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Three Canadians are through in the 100-metre women's hurdles

Lolo Jones (L) of the U.S. and Canada's Phylicia George compete during their women's 100m hurdles round 1 heat during the London 2012 Olympic Games at the Olympic Stadium August 6, 2012.


Any other year, Canadians would likely be overjoyed to see three women post terrific times and advance to the semi-finals in a marquee track and field event.

But this isn't exactly any other year.

The women's 100-metres hurdles will be front and centre at Olympic Stadium on Tuesday, with a Canadian in all three semis – and just as much focus on who isn't there.

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The nation's big-name hurdles queens, Perdita Felicien and Priscilla Lopes-Schliep, are nowhere to be found. Instead, it falls to the trio of Jessica Zelinka, Phylicia George and Nikkita Holder – who all came in at 12.93 seconds or less and not far off their personal bests in Monday's heats – to try and prove all is not lost.

This goes back to the national trials this summer. Because of the depth of the field, with six women having already met the Olympic-qualifying standard, it became a do-or-die event, even for the likes of a former world champ (Felicien) or Olympic medalist (Lopes-Schliep).

So, they all ran. The two former champs lost. And they reluctantly passed the torch.

The decision to put it all on that one race – a method commonplace in the United States, where the trials can be as tough to get out of in some events as Olympic semi-finals – has been widely criticized, but it speaks to the quality of Canadian women in the event.

This chaotic race of rhythmic runs and jumps has become a specialty in Canada, with even Lopes-Schliep's 12.64 medal-winning time at the 2008 Beijing Olympics well within reach for all three women at these Games.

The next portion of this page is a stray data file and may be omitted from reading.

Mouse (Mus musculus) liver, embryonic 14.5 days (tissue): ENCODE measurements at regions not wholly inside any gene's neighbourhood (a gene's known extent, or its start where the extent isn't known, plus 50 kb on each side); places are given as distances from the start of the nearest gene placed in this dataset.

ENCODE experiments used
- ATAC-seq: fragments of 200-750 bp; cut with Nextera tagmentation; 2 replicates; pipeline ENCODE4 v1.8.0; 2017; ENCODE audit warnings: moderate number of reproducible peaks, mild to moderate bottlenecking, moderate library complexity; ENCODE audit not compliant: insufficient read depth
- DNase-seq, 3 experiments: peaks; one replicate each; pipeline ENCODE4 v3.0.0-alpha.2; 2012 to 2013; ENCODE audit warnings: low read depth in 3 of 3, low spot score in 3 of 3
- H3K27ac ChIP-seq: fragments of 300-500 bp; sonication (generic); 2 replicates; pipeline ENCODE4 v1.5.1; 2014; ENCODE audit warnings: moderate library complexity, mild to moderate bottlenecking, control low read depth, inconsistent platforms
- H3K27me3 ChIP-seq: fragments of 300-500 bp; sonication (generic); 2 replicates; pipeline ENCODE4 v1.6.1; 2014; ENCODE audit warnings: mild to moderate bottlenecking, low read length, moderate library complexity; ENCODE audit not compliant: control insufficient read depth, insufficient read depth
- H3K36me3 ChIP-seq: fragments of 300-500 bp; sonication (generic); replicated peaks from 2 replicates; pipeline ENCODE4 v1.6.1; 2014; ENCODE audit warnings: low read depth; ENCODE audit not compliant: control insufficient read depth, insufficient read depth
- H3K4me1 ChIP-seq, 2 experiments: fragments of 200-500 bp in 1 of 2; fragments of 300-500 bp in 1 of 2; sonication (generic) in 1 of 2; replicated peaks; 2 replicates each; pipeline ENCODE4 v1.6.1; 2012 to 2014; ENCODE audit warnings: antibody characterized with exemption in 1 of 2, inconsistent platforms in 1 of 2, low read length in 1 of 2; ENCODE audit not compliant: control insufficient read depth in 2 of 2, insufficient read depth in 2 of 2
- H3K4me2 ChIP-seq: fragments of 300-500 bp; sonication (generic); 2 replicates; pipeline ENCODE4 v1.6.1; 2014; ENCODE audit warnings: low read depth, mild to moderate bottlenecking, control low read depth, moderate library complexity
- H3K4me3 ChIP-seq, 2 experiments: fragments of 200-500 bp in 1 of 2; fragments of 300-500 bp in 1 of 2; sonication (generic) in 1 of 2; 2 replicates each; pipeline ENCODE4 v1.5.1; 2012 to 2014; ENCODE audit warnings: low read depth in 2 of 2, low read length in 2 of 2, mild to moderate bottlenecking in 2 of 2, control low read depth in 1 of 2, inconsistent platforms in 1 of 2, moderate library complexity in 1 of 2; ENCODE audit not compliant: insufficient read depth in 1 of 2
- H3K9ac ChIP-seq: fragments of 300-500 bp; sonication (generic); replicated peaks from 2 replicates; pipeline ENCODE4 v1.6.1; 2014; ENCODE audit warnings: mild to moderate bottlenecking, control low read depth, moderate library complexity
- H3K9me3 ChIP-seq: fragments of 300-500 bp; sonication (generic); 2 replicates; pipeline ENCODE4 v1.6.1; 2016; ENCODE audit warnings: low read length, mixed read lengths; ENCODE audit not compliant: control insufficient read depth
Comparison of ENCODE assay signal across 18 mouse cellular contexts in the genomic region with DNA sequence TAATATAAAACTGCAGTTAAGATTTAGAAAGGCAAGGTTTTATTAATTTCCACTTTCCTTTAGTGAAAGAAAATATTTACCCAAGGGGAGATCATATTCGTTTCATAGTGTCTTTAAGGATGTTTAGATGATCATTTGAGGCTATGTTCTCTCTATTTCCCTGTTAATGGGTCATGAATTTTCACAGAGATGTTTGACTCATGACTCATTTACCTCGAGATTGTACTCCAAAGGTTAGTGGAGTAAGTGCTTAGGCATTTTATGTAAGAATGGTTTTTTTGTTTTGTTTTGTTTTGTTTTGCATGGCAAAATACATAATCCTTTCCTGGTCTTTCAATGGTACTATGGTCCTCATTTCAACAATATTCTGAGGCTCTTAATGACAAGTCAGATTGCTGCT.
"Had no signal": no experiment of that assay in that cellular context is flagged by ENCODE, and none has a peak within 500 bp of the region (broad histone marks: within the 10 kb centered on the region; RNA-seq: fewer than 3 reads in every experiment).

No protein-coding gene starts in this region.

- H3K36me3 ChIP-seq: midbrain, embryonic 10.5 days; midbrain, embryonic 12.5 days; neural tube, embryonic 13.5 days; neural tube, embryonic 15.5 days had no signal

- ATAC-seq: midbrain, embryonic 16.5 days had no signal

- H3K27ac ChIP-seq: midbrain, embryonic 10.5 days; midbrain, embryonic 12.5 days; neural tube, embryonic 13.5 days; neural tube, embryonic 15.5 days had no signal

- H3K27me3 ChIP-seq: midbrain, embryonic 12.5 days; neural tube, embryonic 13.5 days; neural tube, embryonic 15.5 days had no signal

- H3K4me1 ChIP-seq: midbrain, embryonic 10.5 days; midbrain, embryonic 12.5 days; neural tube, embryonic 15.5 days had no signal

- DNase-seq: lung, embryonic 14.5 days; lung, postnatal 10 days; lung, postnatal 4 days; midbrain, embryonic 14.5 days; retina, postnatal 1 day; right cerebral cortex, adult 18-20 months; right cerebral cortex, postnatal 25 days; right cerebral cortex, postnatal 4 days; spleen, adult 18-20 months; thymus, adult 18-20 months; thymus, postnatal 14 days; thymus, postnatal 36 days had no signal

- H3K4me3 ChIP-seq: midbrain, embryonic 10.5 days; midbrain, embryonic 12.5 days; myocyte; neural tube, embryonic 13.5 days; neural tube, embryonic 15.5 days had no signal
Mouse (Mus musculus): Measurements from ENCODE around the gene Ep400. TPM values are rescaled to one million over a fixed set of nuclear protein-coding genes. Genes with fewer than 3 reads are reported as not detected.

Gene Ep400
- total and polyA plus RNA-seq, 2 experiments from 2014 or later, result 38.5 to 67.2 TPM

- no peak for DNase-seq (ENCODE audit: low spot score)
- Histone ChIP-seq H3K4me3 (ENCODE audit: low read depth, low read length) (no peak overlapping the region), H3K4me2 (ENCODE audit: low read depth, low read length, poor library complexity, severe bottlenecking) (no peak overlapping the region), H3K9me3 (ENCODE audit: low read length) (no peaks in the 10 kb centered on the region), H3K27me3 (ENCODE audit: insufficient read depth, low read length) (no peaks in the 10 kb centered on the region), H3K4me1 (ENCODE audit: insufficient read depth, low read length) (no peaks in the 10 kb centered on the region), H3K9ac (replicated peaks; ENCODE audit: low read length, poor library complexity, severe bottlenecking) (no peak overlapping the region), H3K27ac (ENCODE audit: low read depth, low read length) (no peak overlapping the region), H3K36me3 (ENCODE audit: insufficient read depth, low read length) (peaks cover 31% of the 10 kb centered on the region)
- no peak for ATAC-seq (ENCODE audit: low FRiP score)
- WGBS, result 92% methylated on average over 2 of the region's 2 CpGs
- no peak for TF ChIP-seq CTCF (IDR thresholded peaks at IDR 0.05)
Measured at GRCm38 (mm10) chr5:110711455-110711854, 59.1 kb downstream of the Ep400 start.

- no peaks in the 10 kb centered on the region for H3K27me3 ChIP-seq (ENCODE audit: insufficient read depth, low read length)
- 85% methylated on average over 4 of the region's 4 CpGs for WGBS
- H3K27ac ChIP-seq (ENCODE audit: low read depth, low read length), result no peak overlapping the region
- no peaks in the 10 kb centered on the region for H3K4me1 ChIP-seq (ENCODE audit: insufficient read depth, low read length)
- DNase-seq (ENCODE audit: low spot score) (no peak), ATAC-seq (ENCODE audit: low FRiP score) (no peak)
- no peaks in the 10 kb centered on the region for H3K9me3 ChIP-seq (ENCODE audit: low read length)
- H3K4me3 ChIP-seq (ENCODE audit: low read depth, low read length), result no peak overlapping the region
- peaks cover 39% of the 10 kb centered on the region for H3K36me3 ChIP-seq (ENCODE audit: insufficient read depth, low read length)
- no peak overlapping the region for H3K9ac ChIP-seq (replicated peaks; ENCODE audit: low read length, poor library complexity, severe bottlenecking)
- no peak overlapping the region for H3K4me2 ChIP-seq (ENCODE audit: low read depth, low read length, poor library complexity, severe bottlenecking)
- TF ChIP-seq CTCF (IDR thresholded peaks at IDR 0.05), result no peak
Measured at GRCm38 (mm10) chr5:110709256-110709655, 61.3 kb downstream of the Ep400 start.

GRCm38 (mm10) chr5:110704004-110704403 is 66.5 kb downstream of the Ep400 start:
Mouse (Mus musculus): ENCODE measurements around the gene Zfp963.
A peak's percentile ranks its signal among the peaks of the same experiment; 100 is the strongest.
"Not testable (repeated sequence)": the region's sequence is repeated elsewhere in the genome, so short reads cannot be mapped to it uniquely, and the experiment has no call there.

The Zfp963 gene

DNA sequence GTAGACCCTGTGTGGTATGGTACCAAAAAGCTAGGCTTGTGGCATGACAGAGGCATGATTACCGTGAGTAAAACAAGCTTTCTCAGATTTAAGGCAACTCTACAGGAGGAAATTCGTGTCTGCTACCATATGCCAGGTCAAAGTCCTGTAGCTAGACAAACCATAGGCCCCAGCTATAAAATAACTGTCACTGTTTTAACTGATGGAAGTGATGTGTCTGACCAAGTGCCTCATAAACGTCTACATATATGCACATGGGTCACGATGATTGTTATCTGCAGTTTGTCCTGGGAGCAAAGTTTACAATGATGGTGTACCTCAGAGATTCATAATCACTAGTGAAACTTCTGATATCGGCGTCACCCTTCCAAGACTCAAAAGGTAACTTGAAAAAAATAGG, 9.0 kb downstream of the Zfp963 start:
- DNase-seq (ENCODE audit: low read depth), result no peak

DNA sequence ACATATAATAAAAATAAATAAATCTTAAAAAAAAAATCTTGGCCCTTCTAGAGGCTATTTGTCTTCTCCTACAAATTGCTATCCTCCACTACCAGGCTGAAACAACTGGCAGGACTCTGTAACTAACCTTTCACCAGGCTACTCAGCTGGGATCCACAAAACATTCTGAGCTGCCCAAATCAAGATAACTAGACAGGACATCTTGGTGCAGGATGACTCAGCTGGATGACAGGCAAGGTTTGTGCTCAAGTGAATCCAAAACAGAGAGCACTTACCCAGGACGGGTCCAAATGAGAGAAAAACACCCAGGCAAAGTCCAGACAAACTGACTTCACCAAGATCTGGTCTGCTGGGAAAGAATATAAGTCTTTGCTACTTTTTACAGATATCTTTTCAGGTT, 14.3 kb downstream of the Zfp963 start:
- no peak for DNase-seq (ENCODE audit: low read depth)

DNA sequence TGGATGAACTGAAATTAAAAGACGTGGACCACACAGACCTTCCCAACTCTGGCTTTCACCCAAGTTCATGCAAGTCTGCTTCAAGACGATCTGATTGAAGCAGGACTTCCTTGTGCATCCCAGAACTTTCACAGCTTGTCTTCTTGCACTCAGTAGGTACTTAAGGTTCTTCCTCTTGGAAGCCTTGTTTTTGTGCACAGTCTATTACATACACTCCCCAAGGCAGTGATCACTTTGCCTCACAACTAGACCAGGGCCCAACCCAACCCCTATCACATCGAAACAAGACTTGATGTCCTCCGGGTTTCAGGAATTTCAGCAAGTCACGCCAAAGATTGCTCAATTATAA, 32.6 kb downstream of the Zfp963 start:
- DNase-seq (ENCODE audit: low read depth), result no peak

Zelinka's sparkling 12.65 mark in the heptathlon last weekend proved that, even before Monday's heats.

"I was confident in any of those women getting through to a final," Athletics Canada head coach Alex Gardiner said, including the absent Felicien, Lopes-Schliep and Angela Whyte in that group. "They've all been to a final at a major championship. We knew they could be there."

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While Canadians may not quite realize what they have in the half-dozen world-class hurdlers that battled for the nation's three berths, the athletes hardly seem daunted. They all simply see their times and how close they are to the best in the world.

"Hopefully, all three of us can medal," Holder said, raising the possibility of a Canadian sweep. "You never know – anything can happen on the track."

What happened in this event in Beijing was that anything less than 12.86 was good enough to make the final, and all three Canadians here are wholly capable of that mark.

Putting more than one woman into the final eight would, obviously, dramatically increase the chance of one winning a medal – especially with how quickly a missed hurdle can take a contender out of the race.

"The belief is we can get more than one into the final," Gardiner said. "Can we get three? Not impossible."

It is the kind of depth Canada lacks in every other track and field event, and what really ultimately kept Felicien and Lopes-Schliep at home. Now, it's a plus in London. And the kind of advantage a country such as the United States often enjoys in these events.

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All of the hopes aren't on one athlete, and all it may take is one outstanding race for a new face to hit the podium.

"We definitely have enough women to run a women's 4x100," George said of the as-yet-nonexistent hurdles relay. "That'd be great for future years."

For Canada, it certainly would. And a team like that may even win over a few of the skeptics.

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